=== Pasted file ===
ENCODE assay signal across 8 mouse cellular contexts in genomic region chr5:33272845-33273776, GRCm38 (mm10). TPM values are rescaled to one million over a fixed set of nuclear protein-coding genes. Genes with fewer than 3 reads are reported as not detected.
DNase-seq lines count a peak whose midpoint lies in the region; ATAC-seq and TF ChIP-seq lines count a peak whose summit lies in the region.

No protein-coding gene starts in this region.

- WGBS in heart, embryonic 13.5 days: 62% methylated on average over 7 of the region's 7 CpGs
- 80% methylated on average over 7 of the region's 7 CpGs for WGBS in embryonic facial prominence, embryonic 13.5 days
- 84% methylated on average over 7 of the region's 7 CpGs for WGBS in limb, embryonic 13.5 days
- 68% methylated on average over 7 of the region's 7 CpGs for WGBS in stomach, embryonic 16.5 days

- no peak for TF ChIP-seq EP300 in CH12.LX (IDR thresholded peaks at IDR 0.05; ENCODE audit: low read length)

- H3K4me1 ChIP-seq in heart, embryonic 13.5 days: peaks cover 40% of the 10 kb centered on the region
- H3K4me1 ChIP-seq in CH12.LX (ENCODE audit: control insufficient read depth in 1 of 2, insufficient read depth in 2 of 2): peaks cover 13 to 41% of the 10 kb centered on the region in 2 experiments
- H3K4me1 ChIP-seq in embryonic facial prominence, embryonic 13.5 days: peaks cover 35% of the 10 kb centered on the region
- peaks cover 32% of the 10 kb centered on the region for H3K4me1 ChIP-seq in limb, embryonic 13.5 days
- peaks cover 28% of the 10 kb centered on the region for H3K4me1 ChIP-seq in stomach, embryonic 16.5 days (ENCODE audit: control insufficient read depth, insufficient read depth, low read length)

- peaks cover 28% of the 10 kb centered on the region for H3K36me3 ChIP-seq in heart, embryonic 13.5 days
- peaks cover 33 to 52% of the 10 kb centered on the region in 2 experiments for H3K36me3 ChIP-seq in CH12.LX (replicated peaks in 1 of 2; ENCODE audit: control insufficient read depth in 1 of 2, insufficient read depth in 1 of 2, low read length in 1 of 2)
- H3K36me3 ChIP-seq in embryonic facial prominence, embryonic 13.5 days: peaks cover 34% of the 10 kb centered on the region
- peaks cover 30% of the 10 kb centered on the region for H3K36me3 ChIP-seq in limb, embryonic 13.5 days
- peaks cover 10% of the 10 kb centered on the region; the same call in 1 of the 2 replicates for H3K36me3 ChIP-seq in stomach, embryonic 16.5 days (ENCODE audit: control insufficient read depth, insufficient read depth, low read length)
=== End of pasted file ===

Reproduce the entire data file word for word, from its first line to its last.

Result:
ENCODE assay signal across 8 mouse cellular contexts in genomic region chr5:33272845-33273776, GRCm38 (mm10). TPM values are rescaled to one million over a fixed set of nuclear protein-coding genes. Genes with fewer than 3 reads are reported as not detected.
DNase-seq lines count a peak whose midpoint lies in the region; ATAC-seq and TF ChIP-seq lines count a peak whose summit lies in the region.

No protein-coding gene starts in this region.

- WGBS in heart, embryonic 13.5 days: 62% methylated on average over 7 of the region's 7 CpGs
- 80% methylated on average over 7 of the region's 7 CpGs for WGBS in embryonic facial prominence, embryonic 13.5 days
- 84% methylated on average over 7 of the region's 7 CpGs for WGBS in limb, embryonic 13.5 days
- 68% methylated on average over 7 of the region's 7 CpGs for WGBS in stomach, embryonic 16.5 days

- no peak for TF ChIP-seq EP300 in CH12.LX (IDR thresholded peaks at IDR 0.05; ENCODE audit: low read length)

- H3K4me1 ChIP-seq in heart, embryonic 13.5 days: peaks cover 40% of the 10 kb centered on the region
- H3K4me1 ChIP-seq in CH12.LX (ENCODE audit: control insufficient read depth in 1 of 2, insufficient read depth in 2 of 2): peaks cover 13 to 41% of the 10 kb centered on the region in 2 experiments
- H3K4me1 ChIP-seq in embryonic facial prominence, embryonic 13.5 days: peaks cover 35% of the 10 kb centered on the region
- peaks cover 32% of the 10 kb centered on the region for H3K4me1 ChIP-seq in limb, embryonic 13.5 days
- peaks cover 28% of the 10 kb centered on the region for H3K4me1 ChIP-seq in stomach, embryonic 16.5 days (ENCODE audit: control insufficient read depth, insufficient read depth, low read length)

- peaks cover 28% of the 10 kb centered on the region for H3K36me3 ChIP-seq in heart, embryonic 13.5 days
- peaks cover 33 to 52% of the 10 kb centered on the region in 2 experiments for H3K36me3 ChIP-seq in CH12.LX (replicated peaks in 1 of 2; ENCODE audit: control insufficient read depth in 1 of 2, insufficient read depth in 1 of 2, low read length in 1 of 2)
- H3K36me3 ChIP-seq in embryonic facial prominence, embryonic 13.5 days: peaks cover 34% of the 10 kb centered on the region
- peaks cover 30% of the 10 kb centered on the region for H3K36me3 ChIP-seq in limb, embryonic 13.5 days
- peaks cover 10% of the 10 kb centered on the region; the same call in 1 of the 2 replicates for H3K36me3 ChIP-seq in stomach, embryonic 16.5 days (ENCODE audit: control insufficient read depth, insufficient read depth, low read length)